The PEN Ten: Banned Books Edition with Coe Booth
The PEN Ten is PEN America’s weekly interview series. This week, in celebration of Banned Books Week 2017, we’re publishing a series of interviews with writers whose books have been challenged or banned. Today we feature an interview with Coe Booth, author of the YA novel Tyrell.
When did being a writer begin to inform your sense of identity?
I was one of those second graders who was always “working on my novel!” But I really started to think of myself as a writer in seventh grade. That was when I realized I was never going to be one of the popular kids, so I embraced my identity as a writer. And that was when I really started sharing my work with my classmates. By high school, I was writing all the time. Of course, that was mostly during class!
Your book Tyrell, about a young African-American teen living in a homeless shelter with his mother and brother, was challenged by parents from Chesterfield County after it appeared on public school summer reading lists. What was your initial reaction to the news that it had been challenged?
I really didn’t know about the challenge for a long time, but when I found out, my first thought was, “Really? They don’t think high school students can handle a book that was written for them? What do they think will happen if they read it?” It always surprises me when parents or school boards think teens aren’t ready to read about things they’re actually experiencing in real life.
What book(s) do you wish you had access to as a child, but didn’t?
Like a lot of kids, I wanted to read books about people like me and my family. I grew up in the Bronx, and I wanted to read about contemporary black kids who lived in the city. I wanted to see those kids go through the challenges of growing up, deal with problems at home and school, start dating, etc. But those books didn’t exist, so I started writing those stories. Yes, I secretly wanted to be the black Judy Blume!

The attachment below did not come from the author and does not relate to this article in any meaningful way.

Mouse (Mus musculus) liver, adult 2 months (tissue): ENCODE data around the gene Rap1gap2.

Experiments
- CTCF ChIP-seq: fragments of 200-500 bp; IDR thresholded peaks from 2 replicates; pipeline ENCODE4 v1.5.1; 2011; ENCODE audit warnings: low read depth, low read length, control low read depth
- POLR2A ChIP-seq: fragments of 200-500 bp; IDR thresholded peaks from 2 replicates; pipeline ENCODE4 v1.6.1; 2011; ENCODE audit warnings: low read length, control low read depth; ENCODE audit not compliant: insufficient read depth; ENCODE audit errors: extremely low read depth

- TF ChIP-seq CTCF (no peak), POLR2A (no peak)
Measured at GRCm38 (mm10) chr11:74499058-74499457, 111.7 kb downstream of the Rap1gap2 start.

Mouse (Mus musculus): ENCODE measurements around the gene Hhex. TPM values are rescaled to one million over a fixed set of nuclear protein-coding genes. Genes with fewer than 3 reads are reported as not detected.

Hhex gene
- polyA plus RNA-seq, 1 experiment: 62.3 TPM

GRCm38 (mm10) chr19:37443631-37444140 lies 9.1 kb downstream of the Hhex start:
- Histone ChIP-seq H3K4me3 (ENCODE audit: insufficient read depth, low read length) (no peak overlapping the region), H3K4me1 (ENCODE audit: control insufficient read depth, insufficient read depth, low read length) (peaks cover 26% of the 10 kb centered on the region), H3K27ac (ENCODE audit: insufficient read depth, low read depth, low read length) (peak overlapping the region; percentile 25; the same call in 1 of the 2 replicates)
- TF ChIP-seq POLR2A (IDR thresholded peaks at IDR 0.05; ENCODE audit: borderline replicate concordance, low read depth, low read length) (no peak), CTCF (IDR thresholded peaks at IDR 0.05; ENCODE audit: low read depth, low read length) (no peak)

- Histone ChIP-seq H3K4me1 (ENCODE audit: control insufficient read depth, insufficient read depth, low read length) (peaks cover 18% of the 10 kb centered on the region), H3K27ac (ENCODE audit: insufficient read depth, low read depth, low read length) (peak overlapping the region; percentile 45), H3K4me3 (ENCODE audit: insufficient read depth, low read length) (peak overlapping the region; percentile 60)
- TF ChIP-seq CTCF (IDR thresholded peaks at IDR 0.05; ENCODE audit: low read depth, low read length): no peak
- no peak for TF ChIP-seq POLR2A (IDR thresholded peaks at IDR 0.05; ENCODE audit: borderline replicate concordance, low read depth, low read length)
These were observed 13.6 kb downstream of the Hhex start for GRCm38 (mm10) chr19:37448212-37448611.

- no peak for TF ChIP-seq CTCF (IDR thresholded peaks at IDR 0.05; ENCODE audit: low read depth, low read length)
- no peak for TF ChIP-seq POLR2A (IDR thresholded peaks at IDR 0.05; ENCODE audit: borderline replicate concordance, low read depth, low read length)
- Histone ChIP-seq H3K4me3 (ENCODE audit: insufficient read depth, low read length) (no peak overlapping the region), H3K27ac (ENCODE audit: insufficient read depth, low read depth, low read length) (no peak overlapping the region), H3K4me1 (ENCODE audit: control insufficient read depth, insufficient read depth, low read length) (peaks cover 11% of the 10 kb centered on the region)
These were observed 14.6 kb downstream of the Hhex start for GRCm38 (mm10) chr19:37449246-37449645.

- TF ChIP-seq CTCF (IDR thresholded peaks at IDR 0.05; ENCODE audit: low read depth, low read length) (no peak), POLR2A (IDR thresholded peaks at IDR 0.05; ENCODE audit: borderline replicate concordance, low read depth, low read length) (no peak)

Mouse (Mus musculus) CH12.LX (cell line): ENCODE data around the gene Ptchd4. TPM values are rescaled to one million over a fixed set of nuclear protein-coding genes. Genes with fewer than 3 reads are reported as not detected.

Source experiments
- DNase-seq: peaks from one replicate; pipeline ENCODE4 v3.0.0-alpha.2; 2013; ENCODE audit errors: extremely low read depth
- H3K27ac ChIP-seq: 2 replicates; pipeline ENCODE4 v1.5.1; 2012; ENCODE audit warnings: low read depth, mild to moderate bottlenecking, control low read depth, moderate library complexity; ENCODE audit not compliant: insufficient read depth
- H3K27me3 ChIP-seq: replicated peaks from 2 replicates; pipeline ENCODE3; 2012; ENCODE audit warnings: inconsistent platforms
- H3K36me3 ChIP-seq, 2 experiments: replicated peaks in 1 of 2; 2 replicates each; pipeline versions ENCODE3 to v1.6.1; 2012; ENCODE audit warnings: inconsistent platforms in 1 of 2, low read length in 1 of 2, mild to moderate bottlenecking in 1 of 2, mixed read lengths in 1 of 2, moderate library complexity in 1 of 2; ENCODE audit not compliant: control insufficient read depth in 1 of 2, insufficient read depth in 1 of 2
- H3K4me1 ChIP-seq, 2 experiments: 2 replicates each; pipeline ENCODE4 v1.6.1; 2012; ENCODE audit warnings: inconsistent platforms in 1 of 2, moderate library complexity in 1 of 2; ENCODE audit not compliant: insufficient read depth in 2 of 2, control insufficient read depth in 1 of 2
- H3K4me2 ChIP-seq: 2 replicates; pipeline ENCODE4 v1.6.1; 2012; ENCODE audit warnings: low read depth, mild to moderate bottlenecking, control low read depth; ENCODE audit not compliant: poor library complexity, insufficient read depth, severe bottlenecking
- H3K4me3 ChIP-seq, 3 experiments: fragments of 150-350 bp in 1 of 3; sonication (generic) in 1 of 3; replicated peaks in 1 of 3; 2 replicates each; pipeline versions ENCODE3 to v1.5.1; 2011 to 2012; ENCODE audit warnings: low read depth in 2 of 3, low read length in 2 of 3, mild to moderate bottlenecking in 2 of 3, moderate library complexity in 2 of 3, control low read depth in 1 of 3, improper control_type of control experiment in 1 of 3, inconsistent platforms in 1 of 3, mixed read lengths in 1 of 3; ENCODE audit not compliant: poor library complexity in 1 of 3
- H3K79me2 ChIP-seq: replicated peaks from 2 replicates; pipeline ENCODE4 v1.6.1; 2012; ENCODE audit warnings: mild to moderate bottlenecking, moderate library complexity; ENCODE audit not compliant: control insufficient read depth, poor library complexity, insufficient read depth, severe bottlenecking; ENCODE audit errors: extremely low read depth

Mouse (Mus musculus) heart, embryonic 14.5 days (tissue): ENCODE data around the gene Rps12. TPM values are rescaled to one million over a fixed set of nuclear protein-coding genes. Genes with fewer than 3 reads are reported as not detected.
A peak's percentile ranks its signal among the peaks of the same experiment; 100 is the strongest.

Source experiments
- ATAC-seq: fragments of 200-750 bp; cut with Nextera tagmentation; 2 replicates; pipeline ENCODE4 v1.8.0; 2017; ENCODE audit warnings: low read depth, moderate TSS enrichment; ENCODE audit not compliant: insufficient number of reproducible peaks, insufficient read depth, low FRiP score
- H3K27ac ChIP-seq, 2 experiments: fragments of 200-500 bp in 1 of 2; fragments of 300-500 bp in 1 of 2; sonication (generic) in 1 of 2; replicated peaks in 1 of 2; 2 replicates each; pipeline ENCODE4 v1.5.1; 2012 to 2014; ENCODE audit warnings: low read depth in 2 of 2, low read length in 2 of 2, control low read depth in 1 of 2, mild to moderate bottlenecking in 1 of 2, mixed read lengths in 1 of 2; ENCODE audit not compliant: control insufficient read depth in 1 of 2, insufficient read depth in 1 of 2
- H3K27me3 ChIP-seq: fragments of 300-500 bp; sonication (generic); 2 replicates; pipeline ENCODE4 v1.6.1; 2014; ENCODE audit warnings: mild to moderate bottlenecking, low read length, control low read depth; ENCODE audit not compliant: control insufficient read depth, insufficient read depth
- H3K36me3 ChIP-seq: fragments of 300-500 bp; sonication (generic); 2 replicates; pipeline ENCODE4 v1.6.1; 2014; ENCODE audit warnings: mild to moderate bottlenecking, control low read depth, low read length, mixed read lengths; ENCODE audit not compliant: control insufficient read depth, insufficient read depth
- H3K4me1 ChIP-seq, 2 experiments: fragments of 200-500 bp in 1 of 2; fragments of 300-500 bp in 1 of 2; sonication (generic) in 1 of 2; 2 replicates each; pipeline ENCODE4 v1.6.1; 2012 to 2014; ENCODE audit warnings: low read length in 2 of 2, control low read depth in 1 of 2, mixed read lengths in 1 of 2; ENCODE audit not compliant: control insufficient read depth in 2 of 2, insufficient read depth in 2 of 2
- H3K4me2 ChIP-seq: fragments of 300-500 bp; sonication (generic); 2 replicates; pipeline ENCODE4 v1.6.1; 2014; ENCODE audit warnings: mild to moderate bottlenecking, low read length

What is the responsibility of the writer? Of the writer of YA books?
I think our responsibility is to tell the truth. We’re writing for discriminating readers who don’t want to read stories that water down their experiences or belittle the intensity of their feelings. Being a teen is complicated and difficult, and it’s the job of the YA writer to reflect that as completely as possible.
What’s your favorite banned book?
Oh, that’s a hard question. I have so many! The Absolutely True Diary of a Part-Time Indian is one of my favorites. I love how Sherman Alexie captures all of Junior’s teenage insecurities, and how the book has so much humor and so much heartbreak, all at the same time.
What book would you send to an individual or institution that bans or challenges diverse books?
Is there a way I could send them their own teenage diaries, just so they could honestly remember what it was like?
Speaking of censorship—when, if ever, is censorship acceptable?
Censorship is about fear and control; it is never acceptable.